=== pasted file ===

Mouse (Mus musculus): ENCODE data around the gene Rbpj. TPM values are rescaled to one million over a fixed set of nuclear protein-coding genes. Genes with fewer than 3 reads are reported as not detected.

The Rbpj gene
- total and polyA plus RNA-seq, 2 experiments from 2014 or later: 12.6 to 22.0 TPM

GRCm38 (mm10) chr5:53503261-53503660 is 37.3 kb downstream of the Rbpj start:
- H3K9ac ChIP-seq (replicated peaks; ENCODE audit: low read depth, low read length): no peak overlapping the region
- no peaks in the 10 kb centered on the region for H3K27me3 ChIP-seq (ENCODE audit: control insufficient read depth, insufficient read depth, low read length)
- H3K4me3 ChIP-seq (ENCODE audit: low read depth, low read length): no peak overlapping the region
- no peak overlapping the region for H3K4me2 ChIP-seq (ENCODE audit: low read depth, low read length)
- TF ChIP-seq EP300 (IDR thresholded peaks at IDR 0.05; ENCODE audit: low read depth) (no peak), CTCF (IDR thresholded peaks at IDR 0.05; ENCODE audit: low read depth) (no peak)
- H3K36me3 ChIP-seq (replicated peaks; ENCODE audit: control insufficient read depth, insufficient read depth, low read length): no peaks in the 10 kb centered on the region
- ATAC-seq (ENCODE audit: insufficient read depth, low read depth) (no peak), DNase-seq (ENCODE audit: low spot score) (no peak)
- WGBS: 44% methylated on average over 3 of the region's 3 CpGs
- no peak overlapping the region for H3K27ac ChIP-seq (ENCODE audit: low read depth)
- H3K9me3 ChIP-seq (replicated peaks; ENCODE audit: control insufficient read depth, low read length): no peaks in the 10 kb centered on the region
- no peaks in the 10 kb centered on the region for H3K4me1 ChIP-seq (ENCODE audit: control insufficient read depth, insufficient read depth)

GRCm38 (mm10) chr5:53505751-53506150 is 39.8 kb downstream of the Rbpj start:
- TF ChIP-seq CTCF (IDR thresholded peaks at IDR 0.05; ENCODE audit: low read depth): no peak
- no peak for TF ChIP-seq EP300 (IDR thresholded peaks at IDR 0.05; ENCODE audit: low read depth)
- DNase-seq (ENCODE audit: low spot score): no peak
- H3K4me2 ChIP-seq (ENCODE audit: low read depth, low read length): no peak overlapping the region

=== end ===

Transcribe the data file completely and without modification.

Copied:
Mouse (Mus musculus): ENCODE data around the gene Rbpj. TPM values are rescaled to one million over a fixed set of nuclear protein-coding genes. Genes with fewer than 3 reads are reported as not detected.

The Rbpj gene
- total and polyA plus RNA-seq, 2 experiments from 2014 or later: 12.6 to 22.0 TPM

GRCm38 (mm10) chr5:53503261-53503660 is 37.3 kb downstream of the Rbpj start:
- H3K9ac ChIP-seq (replicated peaks; ENCODE audit: low read depth, low read length): no peak overlapping the region
- no peaks in the 10 kb centered on the region for H3K27me3 ChIP-seq (ENCODE audit: control insufficient read depth, insufficient read depth, low read length)
- H3K4me3 ChIP-seq (ENCODE audit: low read depth, low read length): no peak overlapping the region
- no peak overlapping the region for H3K4me2 ChIP-seq (ENCODE audit: low read depth, low read length)
- TF ChIP-seq EP300 (IDR thresholded peaks at IDR 0.05; ENCODE audit: low read depth) (no peak), CTCF (IDR thresholded peaks at IDR 0.05; ENCODE audit: low read depth) (no peak)
- H3K36me3 ChIP-seq (replicated peaks; ENCODE audit: control insufficient read depth, insufficient read depth, low read length): no peaks in the 10 kb centered on the region
- ATAC-seq (ENCODE audit: insufficient read depth, low read depth) (no peak), DNase-seq (ENCODE audit: low spot score) (no peak)
- WGBS: 44% methylated on average over 3 of the region's 3 CpGs
- no peak overlapping the region for H3K27ac ChIP-seq (ENCODE audit: low read depth)
- H3K9me3 ChIP-seq (replicated peaks; ENCODE audit: control insufficient read depth, low read length): no peaks in the 10 kb centered on the region
- no peaks in the 10 kb centered on the region for H3K4me1 ChIP-seq (ENCODE audit: control insufficient read depth, insufficient read depth)

GRCm38 (mm10) chr5:53505751-53506150 is 39.8 kb downstream of the Rbpj start:
- TF ChIP-seq CTCF (IDR thresholded peaks at IDR 0.05; ENCODE audit: low read depth): no peak
- no peak for TF ChIP-seq EP300 (IDR thresholded peaks at IDR 0.05; ENCODE audit: low read depth)
- DNase-seq (ENCODE audit: low spot score): no peak
- H3K4me2 ChIP-seq (ENCODE audit: low read depth, low read length): no peak overlapping the region